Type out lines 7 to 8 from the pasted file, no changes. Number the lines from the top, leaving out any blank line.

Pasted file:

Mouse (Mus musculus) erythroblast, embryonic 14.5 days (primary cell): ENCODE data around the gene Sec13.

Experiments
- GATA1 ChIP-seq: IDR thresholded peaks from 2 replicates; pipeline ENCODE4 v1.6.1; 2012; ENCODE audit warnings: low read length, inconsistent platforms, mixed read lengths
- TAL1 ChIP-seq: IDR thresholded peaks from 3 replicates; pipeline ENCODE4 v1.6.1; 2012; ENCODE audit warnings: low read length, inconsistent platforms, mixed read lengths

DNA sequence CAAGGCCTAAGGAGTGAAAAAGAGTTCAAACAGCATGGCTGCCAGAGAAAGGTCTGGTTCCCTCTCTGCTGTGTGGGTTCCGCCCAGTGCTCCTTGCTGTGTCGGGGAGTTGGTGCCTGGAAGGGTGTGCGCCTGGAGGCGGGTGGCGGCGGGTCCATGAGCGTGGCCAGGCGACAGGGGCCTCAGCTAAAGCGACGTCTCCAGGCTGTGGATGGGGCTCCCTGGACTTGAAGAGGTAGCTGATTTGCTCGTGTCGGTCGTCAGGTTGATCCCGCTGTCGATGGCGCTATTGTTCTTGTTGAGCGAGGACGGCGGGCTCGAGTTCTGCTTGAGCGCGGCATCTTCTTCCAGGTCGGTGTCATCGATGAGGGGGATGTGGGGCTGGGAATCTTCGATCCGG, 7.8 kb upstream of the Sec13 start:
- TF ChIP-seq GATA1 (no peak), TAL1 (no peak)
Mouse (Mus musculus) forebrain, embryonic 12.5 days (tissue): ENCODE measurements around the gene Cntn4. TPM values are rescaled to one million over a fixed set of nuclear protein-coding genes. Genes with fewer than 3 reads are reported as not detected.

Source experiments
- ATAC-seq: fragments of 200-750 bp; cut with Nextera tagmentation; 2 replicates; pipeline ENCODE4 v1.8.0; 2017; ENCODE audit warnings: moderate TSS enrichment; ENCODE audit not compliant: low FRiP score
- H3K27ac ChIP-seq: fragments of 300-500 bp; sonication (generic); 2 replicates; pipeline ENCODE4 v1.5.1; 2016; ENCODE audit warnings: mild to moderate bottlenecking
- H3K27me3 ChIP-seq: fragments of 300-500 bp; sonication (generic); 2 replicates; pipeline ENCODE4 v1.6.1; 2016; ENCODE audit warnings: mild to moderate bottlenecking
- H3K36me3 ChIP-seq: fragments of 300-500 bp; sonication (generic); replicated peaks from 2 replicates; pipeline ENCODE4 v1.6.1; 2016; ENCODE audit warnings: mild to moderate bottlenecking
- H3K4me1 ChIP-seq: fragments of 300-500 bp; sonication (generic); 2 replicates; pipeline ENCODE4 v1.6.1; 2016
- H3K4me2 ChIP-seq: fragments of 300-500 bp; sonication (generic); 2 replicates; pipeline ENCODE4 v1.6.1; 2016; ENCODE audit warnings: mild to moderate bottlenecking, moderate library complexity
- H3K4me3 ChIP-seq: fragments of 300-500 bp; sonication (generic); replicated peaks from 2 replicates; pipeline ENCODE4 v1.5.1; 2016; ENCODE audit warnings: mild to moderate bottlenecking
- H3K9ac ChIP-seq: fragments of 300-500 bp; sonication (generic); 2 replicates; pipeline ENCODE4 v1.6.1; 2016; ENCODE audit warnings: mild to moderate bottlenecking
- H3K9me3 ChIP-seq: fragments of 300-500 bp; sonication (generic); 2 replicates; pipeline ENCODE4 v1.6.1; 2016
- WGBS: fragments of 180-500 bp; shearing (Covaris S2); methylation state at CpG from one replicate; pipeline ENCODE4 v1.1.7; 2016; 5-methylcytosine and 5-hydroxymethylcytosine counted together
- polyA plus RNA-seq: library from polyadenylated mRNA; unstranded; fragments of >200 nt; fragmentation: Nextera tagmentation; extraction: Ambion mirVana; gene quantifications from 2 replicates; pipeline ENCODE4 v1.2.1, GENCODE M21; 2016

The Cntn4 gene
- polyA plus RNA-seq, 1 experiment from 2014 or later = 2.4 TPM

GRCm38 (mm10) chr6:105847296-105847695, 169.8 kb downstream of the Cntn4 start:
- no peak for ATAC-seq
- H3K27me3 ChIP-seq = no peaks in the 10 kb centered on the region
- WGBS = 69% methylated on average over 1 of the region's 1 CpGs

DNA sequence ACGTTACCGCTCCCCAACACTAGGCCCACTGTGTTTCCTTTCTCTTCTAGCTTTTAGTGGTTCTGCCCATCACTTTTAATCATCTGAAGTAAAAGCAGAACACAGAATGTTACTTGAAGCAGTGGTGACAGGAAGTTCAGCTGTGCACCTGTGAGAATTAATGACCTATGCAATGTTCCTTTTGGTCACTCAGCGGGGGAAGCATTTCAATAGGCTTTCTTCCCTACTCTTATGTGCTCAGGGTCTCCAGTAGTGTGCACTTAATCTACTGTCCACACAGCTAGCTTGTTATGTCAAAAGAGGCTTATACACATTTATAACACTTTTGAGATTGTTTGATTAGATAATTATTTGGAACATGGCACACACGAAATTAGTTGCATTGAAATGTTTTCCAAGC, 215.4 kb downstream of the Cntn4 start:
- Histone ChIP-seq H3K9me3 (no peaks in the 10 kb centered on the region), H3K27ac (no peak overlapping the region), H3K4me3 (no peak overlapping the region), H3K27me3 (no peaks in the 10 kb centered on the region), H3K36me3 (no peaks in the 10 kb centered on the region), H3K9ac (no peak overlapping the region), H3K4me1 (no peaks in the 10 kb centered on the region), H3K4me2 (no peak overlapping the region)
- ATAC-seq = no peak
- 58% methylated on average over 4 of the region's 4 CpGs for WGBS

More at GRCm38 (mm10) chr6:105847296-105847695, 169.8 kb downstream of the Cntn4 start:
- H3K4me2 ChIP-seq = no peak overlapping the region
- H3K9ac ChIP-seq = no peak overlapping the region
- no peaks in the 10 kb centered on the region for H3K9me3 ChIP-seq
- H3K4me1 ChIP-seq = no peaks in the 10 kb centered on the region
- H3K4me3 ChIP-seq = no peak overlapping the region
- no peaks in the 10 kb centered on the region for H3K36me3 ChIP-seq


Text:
Mouse (Mus musculus) forebrain, embryonic 12.5 days (tissue): ENCODE measurements around the gene Cntn4. TPM values are rescaled to one million over a fixed set of nuclear protein-coding genes. Genes with fewer than 3 reads are reported as not detected.

Source experiments